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The Signifying CreatorNontextual Sources of Meaning in Ancient Judaism$
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Michael D. Swartz

Print publication date: 2012

Print ISBN-13: 9780814740934

Published to NYU Press Scholarship Online: March 2016

DOI: 10.18574/nyu/9780814740934.001.0001

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Introduction

Introduction

Outside the Text

Chapter:
(p.1) 1 Introduction
Source:
The Signifying Creator
Author(s):

Michael D. Swartz

Publisher:
NYU Press
DOI:10.18574/nyu/9780814740934.003.0001

This introductory chapter explains how in the study of language and culture, scholars may be interested in the significance of meaning for reasons other than the pursuit of meaning for its own sake. Analyzing how societies speak about rituals and interpret them indicates a larger interest about the nature of ritual action, hermeneutics, and historiography. The study presents myths and methods that may turn out to represent social or cultural circles lying at the skirts of rabbinic authority. But, at the same time, it derives from bodies of ancient Jewish literature, such as magical and divination texts and liturgical poetry or piyyut, that are not included in the rabbinic canon. While there is still debate about whether these forms of expression should be included in the category of “rabbinic” Judaism, it is clear that these literatures were not produced by the central shapers of the Talmuds.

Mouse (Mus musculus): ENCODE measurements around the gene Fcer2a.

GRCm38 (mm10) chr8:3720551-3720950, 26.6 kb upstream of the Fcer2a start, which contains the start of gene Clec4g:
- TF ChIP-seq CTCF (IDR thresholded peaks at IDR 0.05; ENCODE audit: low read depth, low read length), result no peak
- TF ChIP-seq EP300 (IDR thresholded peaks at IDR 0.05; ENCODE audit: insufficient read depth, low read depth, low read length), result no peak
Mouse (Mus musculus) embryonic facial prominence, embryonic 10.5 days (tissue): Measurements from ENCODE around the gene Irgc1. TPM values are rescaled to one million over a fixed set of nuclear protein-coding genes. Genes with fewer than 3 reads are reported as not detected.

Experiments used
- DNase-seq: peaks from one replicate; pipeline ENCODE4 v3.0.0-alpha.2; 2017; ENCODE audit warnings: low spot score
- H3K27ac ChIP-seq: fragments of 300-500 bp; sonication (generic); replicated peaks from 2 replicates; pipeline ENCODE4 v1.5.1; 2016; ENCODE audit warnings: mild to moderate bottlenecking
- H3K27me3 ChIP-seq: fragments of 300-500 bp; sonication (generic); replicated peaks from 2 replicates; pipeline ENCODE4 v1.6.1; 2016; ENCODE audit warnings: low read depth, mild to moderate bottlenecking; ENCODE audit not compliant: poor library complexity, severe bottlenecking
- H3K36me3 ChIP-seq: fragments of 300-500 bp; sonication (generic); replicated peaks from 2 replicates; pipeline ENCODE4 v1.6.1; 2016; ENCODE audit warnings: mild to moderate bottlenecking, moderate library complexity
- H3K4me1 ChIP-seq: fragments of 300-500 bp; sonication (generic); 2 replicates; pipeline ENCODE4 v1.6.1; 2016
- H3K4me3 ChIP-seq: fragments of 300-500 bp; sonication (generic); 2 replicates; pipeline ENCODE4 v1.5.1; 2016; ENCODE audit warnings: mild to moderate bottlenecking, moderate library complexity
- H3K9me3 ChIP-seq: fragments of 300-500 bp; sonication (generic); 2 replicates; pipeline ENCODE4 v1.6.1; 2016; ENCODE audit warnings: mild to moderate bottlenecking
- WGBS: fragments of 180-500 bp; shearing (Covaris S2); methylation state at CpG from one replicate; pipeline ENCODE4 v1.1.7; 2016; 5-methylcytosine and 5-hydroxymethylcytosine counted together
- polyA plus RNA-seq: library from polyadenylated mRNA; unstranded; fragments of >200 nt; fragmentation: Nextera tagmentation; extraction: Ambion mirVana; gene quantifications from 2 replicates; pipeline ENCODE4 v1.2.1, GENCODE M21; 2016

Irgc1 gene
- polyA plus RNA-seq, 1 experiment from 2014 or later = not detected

Keywords:   ancient Jewish literature, liturgical poetry, piyyut, rabbinic Judaism, ritual action, Talmuds

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